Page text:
Arthur Freed

Vincente Minnelli

Irving Brecher and Fred F. Finklehoff

George Folsey

Musical Score
Georgie Stoll

Judy Esther Smith
Mary Mrs. Anna Smith
Tom John Truett, the dashing neighbor
Margaret O' 'Tootie' Smith
Harry Grandpa Prophater
Lucille Rose Smith
June Lucille Ballard
Marjorie Katie, the housekeeper
Leon Mr. Alonzo Smith
Henry H. Daniels, Alonzo 'Lon' Smith Jr.
Joan Agnes Smith

Theme Song

Meet me in St. Louis, Louis.
Meet me at the fair.
Don't tell me the lights are shining
Any place but there.
We will dance the hoochie coochie.
I will be your tootsie wootsie
If you will meet me in St. Louis, Louis.
Meet me at the fair.

--by Kerry Mills and Andrew B. Sterling (1904)

Released in 1944, the movie Meet Me in St. Louis is based on the book by Sally Bensen. Bensen's memoirs of her life in Missouri from 1903-1904 were frequently printed in The New Yorker from 1941-42. The original title for the monthly article was "5135 Kensington," which was later compiled and reprinted under "The Kensington Stories."

MEET ME IN ST. LOUIS (1944) was a landmark among movie musicals. First, it was a period piece set in the American Midwest at the turn of the century. Second, its plot didn't revolve around Broadway or show business or show people, concentrating instead on a typical upper-middle class family. And third, the songs and dances were so well integrated into the plot of the film--yes, a musical with a plot--that they actually advanced the storyline and revealed the personalities of the characters. The characters sang and danced because they felt like it, not because the script called for it, and the atmosphere this creates for the story is beyond anything seen in a musical before.*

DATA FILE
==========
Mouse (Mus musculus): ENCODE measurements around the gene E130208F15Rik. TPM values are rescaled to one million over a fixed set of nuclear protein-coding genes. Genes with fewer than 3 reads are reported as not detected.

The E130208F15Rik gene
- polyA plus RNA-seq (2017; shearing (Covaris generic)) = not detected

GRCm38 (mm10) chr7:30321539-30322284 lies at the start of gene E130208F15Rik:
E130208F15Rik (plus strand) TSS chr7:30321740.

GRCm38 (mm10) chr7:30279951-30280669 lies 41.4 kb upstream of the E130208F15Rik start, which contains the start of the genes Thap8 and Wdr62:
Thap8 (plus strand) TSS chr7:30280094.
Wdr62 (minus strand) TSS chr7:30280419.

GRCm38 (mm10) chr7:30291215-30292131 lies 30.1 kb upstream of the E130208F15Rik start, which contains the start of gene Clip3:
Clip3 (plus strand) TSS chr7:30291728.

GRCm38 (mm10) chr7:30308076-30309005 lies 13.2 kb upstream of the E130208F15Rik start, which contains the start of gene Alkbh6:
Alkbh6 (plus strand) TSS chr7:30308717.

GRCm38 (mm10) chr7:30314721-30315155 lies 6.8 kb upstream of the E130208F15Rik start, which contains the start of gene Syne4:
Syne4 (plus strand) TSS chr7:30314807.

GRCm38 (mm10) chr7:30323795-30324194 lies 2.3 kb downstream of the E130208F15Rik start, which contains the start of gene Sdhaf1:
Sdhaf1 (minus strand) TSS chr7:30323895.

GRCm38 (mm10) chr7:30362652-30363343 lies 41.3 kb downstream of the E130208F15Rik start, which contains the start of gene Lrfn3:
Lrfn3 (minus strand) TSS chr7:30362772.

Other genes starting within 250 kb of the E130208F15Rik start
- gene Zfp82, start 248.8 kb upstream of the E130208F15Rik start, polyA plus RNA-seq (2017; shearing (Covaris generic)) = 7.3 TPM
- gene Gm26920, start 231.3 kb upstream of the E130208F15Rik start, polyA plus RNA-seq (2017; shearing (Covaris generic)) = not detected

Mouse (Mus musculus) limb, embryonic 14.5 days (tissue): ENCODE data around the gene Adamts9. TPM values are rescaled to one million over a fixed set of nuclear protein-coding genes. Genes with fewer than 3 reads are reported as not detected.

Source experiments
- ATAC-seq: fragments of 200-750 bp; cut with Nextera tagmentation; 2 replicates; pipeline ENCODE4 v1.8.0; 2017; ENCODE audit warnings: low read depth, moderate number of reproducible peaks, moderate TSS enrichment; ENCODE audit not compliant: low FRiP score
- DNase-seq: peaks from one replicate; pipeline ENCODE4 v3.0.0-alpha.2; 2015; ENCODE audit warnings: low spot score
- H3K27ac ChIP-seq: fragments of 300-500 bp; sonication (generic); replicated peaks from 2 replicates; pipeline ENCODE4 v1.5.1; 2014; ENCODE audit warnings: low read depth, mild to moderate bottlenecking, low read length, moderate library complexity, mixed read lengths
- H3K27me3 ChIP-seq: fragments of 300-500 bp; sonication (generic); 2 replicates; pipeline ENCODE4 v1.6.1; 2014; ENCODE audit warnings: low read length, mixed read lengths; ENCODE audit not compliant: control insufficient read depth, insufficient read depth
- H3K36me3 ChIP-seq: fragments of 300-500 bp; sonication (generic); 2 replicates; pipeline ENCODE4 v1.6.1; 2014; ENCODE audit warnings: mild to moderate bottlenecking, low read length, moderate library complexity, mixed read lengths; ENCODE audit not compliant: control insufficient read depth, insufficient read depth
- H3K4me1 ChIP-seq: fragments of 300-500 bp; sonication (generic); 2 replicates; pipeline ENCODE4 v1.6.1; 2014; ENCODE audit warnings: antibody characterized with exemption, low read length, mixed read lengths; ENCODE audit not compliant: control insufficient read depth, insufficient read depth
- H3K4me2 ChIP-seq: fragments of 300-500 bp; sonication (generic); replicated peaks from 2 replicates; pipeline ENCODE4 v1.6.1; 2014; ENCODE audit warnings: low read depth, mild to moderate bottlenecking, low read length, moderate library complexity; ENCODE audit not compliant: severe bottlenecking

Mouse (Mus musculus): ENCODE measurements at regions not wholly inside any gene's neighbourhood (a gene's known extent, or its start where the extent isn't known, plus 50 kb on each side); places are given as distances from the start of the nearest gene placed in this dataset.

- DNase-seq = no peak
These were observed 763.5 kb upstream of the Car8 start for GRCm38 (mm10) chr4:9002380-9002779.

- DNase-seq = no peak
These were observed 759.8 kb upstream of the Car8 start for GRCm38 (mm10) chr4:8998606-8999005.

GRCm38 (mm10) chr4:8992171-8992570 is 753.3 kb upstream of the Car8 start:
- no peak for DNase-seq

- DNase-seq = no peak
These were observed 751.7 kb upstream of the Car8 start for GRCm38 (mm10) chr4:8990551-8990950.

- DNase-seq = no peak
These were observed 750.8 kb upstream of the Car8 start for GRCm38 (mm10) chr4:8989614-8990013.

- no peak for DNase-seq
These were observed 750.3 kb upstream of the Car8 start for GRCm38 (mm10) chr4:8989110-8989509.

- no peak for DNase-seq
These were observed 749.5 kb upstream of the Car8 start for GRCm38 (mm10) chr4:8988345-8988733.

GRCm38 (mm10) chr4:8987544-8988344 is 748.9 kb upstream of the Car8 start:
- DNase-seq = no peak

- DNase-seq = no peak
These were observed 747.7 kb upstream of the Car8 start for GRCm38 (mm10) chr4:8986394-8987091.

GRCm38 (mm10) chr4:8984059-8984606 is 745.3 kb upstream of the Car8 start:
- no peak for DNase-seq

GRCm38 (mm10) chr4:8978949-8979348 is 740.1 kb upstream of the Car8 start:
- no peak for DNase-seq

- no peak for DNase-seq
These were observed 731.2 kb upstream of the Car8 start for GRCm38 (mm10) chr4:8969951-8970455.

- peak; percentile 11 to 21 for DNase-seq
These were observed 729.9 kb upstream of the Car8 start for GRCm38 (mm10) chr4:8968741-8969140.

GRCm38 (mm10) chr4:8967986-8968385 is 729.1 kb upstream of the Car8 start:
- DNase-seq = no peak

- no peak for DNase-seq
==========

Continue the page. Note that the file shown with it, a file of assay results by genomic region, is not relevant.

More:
Filmed in Techinicolour, Meet Me In St. Louis marked the golden age of musicals for MGM and was the second most successful film for the studio, Gone With the Wind, being the first. It was nominated for four Academy Awards although it didn’t win any Oscars.

  • Best Screenplay
  • Best Colour Cinematography
  • Best Song (“The Trolley Song” by Ralph Blane and Hugh Martin)
  • Best Scoring of a Musical Picture
Although it was upstaged in the awards by the suspense thriller Gaslight, young actress Margaret O’Brian was awarded a mini Oscar for being the most outstanding child actress of the year. And the award was well deserved as anyone who’s seen it will surely agree. One of this noder's favorite scenes involves Margaret O’Brian singing a wonderfully silly song that got her character in trouble with her mother:

I was drunk last night dear mother,
I was drunk the night before,
but if you’ll forgive me mother,
I’ll never get drunk anymore!

Judy Garland
Meet Me in St. Louis was the first successful role for her after The Wizard of Oz in 1939, and a year after filming it she married director Vincent Minnelli.

Have Yourself a Merry Little Christmas
A little known fact about this popular Christmas song, is that it was originally written for Meet Me in St. Louis. The original lyrics to the song were very dark as it was about hoping for better times in the future. However Judy Garland didn't like them so they were rewritten to the popular version sung today and heard for the first time in the movie.

*Reel Classics,
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